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Barack
Posts: 4
Joined: Mon Jan 11, 2010 2:16 am

Re: Strategizing for Part-Timing

Postby Barack » Tue Jan 12, 2010 4:13 am

rw2264 wrote:lewis and clark. there is no friendlier place than oregon, and i think you'd fit in there more than florida. also the friendliness might help alleviate the stress of law school.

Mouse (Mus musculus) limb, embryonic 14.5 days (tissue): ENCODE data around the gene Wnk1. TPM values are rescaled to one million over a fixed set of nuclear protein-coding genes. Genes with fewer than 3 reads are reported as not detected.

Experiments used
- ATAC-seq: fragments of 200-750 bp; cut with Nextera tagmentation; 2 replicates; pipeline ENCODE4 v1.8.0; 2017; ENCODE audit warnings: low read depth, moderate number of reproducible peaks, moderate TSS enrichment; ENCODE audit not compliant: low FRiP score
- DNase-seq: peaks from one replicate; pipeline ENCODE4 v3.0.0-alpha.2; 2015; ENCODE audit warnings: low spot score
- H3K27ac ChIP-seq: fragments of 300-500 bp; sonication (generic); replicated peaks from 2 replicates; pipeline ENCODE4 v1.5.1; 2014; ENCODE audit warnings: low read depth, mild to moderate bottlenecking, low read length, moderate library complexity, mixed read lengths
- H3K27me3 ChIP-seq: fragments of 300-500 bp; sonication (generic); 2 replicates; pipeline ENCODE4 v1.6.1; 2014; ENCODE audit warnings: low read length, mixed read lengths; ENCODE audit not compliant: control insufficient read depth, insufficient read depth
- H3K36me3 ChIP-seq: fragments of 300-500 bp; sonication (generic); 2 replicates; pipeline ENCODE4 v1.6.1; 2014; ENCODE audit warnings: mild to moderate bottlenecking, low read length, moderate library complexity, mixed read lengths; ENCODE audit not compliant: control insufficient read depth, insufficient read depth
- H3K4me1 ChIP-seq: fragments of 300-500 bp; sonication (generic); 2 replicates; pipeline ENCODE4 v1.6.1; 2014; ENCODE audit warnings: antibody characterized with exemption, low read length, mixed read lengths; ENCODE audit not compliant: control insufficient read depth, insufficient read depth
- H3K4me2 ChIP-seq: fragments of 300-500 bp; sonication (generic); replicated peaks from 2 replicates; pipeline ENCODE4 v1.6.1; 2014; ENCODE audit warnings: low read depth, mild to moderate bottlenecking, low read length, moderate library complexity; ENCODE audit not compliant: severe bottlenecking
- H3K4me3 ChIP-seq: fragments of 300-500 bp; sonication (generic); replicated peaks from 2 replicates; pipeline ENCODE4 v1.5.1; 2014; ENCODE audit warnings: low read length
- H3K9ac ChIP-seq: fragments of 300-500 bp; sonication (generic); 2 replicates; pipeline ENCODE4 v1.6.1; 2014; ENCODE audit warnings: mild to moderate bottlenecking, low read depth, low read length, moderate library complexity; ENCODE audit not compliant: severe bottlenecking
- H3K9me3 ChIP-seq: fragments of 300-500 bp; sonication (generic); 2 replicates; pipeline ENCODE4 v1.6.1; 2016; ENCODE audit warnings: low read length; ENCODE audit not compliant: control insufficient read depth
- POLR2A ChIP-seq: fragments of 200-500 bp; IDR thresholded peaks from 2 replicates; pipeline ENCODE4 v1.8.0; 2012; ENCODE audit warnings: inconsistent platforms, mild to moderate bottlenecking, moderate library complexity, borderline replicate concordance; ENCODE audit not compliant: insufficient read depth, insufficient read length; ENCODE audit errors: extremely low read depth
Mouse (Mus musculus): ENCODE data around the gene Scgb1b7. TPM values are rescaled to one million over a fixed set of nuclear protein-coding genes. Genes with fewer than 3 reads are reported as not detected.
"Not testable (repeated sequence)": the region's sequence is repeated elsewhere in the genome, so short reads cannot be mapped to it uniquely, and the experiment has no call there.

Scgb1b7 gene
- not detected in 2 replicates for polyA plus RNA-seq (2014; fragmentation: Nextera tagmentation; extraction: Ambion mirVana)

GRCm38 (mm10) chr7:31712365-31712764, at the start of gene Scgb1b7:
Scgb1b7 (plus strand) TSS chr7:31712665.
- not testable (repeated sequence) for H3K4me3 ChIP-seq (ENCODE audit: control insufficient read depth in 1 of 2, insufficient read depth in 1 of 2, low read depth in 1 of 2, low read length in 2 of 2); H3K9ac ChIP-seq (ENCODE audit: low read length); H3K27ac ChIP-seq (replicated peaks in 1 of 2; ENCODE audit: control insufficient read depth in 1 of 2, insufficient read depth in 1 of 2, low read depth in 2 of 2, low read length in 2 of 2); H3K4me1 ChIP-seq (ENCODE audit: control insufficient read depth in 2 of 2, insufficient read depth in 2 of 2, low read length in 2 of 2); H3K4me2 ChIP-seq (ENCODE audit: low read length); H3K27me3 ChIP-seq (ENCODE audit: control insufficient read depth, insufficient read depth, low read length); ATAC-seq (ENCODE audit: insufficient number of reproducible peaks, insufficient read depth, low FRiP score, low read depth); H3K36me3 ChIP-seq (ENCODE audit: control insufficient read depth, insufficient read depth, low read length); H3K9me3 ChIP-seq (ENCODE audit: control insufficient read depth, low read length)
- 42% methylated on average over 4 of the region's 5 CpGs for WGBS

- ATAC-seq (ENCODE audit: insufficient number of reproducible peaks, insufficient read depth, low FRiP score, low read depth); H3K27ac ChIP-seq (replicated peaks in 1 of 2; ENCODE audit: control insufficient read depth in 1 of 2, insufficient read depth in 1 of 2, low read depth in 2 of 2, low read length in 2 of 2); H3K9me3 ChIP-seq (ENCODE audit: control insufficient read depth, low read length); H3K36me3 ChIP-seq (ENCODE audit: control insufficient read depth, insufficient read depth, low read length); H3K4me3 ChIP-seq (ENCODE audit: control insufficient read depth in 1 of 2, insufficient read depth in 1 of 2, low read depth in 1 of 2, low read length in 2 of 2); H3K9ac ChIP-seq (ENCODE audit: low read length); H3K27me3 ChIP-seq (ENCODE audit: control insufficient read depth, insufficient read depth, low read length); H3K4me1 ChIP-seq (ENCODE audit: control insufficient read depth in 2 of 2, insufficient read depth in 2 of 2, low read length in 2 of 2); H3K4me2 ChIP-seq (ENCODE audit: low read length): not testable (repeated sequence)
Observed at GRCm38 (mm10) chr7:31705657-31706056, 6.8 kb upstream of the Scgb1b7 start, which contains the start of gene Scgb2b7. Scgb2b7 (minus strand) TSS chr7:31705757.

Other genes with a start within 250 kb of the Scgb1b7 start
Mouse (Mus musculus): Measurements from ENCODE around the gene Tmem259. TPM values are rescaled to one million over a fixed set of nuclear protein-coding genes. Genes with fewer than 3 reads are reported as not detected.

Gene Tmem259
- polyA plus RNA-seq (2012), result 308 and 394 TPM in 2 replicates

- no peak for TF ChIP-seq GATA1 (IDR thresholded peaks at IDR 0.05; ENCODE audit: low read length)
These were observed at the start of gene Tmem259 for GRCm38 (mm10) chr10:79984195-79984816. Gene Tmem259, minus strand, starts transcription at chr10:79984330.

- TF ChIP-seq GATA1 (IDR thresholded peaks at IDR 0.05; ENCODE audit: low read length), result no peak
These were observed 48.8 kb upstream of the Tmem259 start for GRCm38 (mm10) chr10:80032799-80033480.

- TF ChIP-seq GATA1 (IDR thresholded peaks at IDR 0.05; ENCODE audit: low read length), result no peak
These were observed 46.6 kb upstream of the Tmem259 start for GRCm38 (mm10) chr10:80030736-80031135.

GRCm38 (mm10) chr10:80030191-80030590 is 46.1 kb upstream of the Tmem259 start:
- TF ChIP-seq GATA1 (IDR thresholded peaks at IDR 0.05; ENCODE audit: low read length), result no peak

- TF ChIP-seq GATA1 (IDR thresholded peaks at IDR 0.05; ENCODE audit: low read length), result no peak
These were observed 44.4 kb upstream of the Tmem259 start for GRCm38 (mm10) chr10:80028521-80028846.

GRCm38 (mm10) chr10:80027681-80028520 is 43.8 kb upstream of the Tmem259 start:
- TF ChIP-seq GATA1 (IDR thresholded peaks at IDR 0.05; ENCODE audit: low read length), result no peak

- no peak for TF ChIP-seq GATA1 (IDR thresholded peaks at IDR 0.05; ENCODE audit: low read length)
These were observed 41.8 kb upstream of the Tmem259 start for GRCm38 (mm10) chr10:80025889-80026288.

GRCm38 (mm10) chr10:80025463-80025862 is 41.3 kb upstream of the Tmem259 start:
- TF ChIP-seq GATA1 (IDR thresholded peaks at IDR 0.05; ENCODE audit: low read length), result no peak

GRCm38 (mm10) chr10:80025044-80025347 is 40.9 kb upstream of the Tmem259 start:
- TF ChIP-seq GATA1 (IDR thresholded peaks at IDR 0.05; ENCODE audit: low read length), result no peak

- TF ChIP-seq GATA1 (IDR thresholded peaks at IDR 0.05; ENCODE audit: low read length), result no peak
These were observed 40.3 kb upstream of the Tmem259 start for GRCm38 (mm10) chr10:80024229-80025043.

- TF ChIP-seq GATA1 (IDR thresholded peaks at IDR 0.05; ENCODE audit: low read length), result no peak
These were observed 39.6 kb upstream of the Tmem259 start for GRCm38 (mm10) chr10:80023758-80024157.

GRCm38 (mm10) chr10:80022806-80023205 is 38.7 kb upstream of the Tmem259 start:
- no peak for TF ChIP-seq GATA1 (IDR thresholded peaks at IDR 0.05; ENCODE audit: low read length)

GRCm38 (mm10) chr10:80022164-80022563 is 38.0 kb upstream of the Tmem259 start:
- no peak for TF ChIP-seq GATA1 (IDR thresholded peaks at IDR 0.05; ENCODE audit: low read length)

I definitely get the feeling that Lewis & Clark could well be the best choice of all for law school itself, even with admits to top-20s, but the real test would come later on when I would take the degree to the job market (and possibly beyond). Given that I'm not looking for the big bucks, it could be that a degree from L&C would do just as well for me as one from a highly-ranked law school. Then again, it could be that serving in a part-time capacity later on, if it is, in fact, possible at all, may be much less possible without having laid the foundation of a highly respected degree and the experience of working at a big-time law firm. I really don't know.